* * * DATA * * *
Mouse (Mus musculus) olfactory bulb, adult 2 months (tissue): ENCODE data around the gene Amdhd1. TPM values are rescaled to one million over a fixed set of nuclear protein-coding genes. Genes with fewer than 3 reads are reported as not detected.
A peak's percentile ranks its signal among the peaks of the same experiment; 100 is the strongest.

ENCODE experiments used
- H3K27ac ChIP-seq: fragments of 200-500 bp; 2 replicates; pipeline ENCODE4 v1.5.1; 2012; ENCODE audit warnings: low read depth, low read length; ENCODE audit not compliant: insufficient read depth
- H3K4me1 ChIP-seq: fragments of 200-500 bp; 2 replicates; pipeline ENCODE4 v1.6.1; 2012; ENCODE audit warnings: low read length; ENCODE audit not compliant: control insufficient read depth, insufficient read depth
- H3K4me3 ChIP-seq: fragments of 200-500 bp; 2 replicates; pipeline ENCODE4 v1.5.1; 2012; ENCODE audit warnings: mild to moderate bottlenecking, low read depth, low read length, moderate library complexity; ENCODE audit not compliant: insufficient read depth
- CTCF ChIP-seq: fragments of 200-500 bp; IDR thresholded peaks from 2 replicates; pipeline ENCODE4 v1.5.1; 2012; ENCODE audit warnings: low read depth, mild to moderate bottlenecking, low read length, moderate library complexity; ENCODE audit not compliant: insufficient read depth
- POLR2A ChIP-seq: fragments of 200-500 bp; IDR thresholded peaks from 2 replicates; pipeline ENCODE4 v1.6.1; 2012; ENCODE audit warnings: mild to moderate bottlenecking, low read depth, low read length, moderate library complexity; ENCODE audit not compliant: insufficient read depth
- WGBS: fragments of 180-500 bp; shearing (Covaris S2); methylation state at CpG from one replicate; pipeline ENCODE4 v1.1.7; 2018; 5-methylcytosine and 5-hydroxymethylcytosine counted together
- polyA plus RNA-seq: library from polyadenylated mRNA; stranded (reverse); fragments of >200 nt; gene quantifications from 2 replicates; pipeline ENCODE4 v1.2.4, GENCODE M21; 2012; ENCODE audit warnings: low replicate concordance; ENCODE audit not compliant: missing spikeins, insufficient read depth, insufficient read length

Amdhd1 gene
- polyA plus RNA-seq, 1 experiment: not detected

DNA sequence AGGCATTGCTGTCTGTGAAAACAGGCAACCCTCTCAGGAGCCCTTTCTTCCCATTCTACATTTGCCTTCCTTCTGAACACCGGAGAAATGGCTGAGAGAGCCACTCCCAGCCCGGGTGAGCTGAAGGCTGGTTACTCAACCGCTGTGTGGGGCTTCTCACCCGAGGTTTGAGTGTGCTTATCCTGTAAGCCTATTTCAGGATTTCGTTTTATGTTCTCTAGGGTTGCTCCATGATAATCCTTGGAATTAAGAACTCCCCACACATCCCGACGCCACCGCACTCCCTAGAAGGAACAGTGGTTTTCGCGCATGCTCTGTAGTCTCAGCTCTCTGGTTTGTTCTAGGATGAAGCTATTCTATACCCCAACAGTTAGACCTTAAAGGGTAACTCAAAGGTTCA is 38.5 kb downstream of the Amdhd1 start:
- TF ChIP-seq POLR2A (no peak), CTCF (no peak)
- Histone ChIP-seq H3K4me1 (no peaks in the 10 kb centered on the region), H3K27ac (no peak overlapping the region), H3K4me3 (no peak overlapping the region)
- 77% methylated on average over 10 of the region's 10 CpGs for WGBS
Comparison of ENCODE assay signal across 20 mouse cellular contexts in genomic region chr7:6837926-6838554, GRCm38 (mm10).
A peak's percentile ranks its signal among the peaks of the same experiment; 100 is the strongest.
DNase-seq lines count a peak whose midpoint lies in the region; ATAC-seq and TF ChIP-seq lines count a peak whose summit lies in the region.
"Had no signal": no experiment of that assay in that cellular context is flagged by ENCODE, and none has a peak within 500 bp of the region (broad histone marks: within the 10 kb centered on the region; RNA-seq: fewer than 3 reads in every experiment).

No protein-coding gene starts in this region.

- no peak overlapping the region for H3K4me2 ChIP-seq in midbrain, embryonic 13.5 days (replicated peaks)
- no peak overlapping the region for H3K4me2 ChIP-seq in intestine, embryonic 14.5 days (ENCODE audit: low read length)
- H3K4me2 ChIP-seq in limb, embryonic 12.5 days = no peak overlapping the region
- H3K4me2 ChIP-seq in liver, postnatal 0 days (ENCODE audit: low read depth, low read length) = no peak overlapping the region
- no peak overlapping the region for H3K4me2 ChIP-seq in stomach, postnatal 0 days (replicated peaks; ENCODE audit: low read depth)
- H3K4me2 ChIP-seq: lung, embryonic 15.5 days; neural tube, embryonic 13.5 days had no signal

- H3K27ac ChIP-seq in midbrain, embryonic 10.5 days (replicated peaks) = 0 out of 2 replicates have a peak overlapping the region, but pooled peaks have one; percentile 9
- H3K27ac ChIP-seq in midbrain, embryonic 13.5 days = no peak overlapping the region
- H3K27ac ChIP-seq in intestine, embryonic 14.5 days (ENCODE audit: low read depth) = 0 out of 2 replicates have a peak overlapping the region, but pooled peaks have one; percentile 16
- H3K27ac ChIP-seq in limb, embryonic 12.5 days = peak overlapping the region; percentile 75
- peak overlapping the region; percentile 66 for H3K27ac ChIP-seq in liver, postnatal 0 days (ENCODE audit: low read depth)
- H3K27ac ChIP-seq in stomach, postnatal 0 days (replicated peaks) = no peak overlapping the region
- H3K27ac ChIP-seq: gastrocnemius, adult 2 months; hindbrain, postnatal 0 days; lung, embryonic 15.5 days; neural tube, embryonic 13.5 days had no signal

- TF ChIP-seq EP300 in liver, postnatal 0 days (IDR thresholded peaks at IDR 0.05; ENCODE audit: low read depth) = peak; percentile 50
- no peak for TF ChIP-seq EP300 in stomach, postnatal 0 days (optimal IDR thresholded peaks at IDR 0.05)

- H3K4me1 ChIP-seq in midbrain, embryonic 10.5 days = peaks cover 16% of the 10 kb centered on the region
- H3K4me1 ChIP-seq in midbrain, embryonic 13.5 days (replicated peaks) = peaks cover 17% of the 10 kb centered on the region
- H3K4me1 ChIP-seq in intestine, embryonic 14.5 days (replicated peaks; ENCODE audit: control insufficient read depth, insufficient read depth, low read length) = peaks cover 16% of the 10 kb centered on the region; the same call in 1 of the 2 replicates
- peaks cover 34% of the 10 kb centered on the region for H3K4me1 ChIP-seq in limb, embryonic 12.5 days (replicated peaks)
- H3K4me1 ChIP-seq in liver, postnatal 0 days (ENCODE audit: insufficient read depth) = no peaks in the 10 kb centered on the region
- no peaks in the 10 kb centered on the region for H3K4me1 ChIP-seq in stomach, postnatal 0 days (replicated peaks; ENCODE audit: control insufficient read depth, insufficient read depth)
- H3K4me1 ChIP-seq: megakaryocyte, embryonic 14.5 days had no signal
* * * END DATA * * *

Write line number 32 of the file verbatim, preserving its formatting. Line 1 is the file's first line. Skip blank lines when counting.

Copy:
- peak overlapping the region; percentile 66 for H3K27ac ChIP-seq in liver, postnatal 0 days (ENCODE audit: low read depth)